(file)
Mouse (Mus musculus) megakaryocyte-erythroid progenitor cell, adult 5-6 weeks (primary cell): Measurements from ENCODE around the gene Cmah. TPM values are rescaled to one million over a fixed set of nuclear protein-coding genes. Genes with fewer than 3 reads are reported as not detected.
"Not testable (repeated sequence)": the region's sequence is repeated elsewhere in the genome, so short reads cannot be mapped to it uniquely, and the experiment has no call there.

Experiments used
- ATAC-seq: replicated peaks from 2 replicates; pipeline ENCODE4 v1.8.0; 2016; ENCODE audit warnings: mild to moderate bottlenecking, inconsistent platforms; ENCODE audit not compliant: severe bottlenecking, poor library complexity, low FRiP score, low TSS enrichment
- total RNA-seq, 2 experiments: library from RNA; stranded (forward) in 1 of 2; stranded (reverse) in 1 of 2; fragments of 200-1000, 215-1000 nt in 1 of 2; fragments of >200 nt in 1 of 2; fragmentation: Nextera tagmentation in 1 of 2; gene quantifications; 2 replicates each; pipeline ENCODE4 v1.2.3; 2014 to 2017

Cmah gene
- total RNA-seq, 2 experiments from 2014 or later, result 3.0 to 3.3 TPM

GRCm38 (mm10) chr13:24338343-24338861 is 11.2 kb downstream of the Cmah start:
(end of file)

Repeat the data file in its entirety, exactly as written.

Mouse (Mus musculus) megakaryocyte-erythroid progenitor cell, adult 5-6 weeks (primary cell): Measurements from ENCODE around the gene Cmah. TPM values are rescaled to one million over a fixed set of nuclear protein-coding genes. Genes with fewer than 3 reads are reported as not detected.
"Not testable (repeated sequence)": the region's sequence is repeated elsewhere in the genome, so short reads cannot be mapped to it uniquely, and the experiment has no call there.

Experiments used
- ATAC-seq: replicated peaks from 2 replicates; pipeline ENCODE4 v1.8.0; 2016; ENCODE audit warnings: mild to moderate bottlenecking, inconsistent platforms; ENCODE audit not compliant: severe bottlenecking, poor library complexity, low FRiP score, low TSS enrichment
- total RNA-seq, 2 experiments: library from RNA; stranded (forward) in 1 of 2; stranded (reverse) in 1 of 2; fragments of 200-1000, 215-1000 nt in 1 of 2; fragments of >200 nt in 1 of 2; fragmentation: Nextera tagmentation in 1 of 2; gene quantifications; 2 replicates each; pipeline ENCODE4 v1.2.3; 2014 to 2017

Cmah gene
- total RNA-seq, 2 experiments from 2014 or later, result 3.0 to 3.3 TPM

GRCm38 (mm10) chr13:24338343-24338861 is 11.2 kb downstream of the Cmah start: